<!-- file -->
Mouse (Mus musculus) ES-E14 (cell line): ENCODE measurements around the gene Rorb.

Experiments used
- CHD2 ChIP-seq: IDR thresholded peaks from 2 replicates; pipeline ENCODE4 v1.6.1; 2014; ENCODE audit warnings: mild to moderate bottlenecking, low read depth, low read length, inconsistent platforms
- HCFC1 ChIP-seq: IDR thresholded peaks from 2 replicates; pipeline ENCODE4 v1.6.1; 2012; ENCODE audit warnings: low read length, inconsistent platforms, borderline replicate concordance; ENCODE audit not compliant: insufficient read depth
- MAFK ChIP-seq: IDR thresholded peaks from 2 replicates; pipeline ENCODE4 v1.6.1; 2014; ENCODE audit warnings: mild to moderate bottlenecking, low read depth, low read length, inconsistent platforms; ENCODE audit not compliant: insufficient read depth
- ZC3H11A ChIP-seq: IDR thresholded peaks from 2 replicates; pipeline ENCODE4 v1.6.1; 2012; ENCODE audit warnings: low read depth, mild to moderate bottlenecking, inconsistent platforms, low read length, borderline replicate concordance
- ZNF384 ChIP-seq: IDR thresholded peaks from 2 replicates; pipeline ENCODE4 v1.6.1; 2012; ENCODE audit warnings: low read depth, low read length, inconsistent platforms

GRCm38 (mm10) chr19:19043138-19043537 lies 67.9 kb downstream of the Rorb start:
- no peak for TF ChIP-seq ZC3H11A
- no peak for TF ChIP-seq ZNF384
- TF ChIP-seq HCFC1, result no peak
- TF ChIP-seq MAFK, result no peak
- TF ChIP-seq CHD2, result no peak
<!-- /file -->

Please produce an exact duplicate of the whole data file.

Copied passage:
Mouse (Mus musculus) ES-E14 (cell line): ENCODE measurements around the gene Rorb.

Experiments used
- CHD2 ChIP-seq: IDR thresholded peaks from 2 replicates; pipeline ENCODE4 v1.6.1; 2014; ENCODE audit warnings: mild to moderate bottlenecking, low read depth, low read length, inconsistent platforms
- HCFC1 ChIP-seq: IDR thresholded peaks from 2 replicates; pipeline ENCODE4 v1.6.1; 2012; ENCODE audit warnings: low read length, inconsistent platforms, borderline replicate concordance; ENCODE audit not compliant: insufficient read depth
- MAFK ChIP-seq: IDR thresholded peaks from 2 replicates; pipeline ENCODE4 v1.6.1; 2014; ENCODE audit warnings: mild to moderate bottlenecking, low read depth, low read length, inconsistent platforms; ENCODE audit not compliant: insufficient read depth
- ZC3H11A ChIP-seq: IDR thresholded peaks from 2 replicates; pipeline ENCODE4 v1.6.1; 2012; ENCODE audit warnings: low read depth, mild to moderate bottlenecking, inconsistent platforms, low read length, borderline replicate concordance
- ZNF384 ChIP-seq: IDR thresholded peaks from 2 replicates; pipeline ENCODE4 v1.6.1; 2012; ENCODE audit warnings: low read depth, low read length, inconsistent platforms

GRCm38 (mm10) chr19:19043138-19043537 lies 67.9 kb downstream of the Rorb start:
- no peak for TF ChIP-seq ZC3H11A
- no peak for TF ChIP-seq ZNF384
- TF ChIP-seq HCFC1, result no peak
- TF ChIP-seq MAFK, result no peak
- TF ChIP-seq CHD2, result no peak